Aspheric Lenses Information
Aspheric lenses have surfaces which do not resemble segments of a sphere or cylinder. Instead, aspheric lenses have a profile that changes in curvature across the surface. This type of lens is designed to reduce spherical and optical aberrations without the need for a multi-lens assembly. Small glass and plastic aspheric lenses can be molded, but large glass lenses require grinding and polishing. Finishing techniques to reduce insertion loss and improve surface quality are common.
All spherical lenses suffer from spherical aberration independent of errors in alignment or manufacturing, thus a non-spherical, or aspheric surface is needed to correct for it. By changing the conic constant and aspheric coefficients, an aspheric lens can be optimized to minimize aberration.
Aspheric lenses can be manufactured in a variety of ways. Subtractive methods polish the optics with small-surface-area tools such as computer numerically controlled (CNC) grinding and polishing or MRF, which uses a ribbon of magnetically responsive fluid to polish the surface. Finally diamond turning uses even smaller single-point tools to shape the optical surface.
Molding methods can produce surfaces without removing material. Both precision glass molding and plastic injection molding can be used to produce aspherical lenses. Precision glass molding heats glass to its softening point and compresses it between two molds; plastic injection molding forces liquid plastic into a mold then cools it to a solid. No matter which manufacturing method is used, proper metrology to the necessary accuracy will ensure the parts meet required surface accuracies.
The most common measurement techniques fall into either profilometry or interferometry. Profilometry measures the changes in height of a part by moving a probe across the part. Interferometry measures the difference between a reference wavefront and a wavefront reflected off the optic. Profilometry tends to be simpler to set up and more flexible in the shapes it can measure but also tends to be less accurate. The exact aspheric wavefront of the designed surface can be much more difficult to achieve and generally limits where an interferometer can be used for testing aspheres.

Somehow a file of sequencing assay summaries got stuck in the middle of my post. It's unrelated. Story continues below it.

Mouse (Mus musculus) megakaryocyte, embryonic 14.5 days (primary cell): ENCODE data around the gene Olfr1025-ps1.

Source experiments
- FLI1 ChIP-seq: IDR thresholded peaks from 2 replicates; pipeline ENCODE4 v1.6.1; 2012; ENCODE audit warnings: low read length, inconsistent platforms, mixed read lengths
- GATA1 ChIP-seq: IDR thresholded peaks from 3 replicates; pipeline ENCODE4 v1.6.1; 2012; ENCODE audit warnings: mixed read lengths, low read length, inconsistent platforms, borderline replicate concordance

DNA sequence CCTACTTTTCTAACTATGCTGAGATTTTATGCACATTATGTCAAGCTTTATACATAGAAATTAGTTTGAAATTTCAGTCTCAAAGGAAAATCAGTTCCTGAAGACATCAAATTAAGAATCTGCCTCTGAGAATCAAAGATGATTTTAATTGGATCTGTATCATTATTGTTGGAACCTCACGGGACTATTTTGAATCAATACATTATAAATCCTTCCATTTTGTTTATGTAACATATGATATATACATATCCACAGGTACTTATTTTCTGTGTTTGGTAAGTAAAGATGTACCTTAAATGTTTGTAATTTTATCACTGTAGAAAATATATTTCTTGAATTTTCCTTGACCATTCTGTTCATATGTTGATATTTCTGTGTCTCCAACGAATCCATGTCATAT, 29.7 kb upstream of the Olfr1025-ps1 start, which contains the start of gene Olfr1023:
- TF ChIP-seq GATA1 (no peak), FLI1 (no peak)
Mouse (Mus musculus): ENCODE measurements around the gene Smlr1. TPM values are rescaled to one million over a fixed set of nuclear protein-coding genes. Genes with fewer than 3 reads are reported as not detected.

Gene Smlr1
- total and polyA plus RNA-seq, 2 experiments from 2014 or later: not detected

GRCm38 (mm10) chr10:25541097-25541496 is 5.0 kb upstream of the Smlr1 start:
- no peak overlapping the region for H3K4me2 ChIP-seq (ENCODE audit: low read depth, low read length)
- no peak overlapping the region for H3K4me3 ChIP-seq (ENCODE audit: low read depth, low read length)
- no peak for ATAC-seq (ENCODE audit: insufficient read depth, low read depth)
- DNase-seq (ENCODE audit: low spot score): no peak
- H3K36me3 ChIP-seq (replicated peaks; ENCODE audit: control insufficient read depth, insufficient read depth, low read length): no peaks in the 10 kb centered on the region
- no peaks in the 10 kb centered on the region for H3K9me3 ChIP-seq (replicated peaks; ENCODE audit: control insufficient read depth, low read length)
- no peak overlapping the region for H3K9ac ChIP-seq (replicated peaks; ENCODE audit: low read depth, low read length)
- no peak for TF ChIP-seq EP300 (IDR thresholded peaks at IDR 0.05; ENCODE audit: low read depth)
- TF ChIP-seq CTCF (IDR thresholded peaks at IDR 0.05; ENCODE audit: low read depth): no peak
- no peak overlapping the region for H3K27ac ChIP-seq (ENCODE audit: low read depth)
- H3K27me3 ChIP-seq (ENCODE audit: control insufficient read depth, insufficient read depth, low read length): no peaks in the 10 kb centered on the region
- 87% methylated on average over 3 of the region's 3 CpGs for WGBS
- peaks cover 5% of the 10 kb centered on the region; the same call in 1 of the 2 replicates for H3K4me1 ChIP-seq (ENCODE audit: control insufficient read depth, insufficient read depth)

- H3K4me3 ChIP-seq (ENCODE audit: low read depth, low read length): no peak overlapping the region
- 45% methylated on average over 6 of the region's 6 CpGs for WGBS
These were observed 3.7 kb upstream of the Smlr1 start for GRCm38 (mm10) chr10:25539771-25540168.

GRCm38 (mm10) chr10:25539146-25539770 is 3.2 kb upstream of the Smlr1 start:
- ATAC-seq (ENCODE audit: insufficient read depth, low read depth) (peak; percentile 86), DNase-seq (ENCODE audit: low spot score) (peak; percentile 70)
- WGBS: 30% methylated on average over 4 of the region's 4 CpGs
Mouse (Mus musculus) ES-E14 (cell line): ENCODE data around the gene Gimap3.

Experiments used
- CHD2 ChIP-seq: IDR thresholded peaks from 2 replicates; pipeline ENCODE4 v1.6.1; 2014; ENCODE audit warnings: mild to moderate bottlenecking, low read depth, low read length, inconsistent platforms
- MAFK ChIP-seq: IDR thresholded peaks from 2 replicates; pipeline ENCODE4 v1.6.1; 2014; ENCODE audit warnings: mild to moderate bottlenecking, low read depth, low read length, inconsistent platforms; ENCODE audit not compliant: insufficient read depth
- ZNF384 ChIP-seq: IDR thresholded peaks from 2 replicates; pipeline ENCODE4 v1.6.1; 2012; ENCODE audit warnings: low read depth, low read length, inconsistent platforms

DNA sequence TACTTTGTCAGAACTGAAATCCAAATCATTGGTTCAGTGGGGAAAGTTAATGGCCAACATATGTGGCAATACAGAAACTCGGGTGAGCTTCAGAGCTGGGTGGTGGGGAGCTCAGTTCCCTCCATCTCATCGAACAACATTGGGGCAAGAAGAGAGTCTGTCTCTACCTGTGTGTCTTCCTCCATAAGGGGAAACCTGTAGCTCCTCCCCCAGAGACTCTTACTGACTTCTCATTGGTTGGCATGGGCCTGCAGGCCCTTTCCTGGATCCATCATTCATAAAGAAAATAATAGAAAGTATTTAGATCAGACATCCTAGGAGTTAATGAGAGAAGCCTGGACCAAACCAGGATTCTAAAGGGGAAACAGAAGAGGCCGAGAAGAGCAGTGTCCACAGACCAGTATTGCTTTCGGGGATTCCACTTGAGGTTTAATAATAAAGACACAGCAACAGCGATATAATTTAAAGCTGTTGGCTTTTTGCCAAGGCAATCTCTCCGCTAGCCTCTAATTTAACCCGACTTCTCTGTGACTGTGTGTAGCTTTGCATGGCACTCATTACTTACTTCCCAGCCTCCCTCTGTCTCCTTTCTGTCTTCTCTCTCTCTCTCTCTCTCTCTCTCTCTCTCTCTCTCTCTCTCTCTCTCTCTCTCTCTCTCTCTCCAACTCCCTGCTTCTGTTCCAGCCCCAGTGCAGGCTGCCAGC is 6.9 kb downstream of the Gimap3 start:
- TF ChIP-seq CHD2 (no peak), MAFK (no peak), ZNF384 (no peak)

Comparison of spheric and aspheric lens profiles. Image credit: Edmund Optics
Aspheric lenses are useful for any optical application in which spherical aberration is an issue. In applications that require large acceptance angles, spherical lenses are unsuitable due to spherical aberration. Aspheric lenses maintain constant focal length or very high NA, avoiding the need for multiple elements to correct for spherical aberration. This simplifies system design by reducing weight and component count. It also results in less transmission loss, and less ghosting due to having fewer surfaces. The primary drawback of aspheric lenses is off-axis performance is poor. This is not a problem for coupling to and from optical fibers or collimating light sources, but aspheric lenses are not usable over a wide field of view.
Spherical aberration in a spheric lens (left) compared to no aberration in an aspheric lens (right).
Image credit: Edmund Optics
When specifying an aspheric lens, typical optics specs related to the physical dimension of the optic such as lens diameter, center thickness, and edge thickness are of course important. Focal length and the surface quality of the optic is important as well. Whether or not the optic is coated and what kind of coating it has (laser resistant, antireflection) can be quite important as well depending upon the application.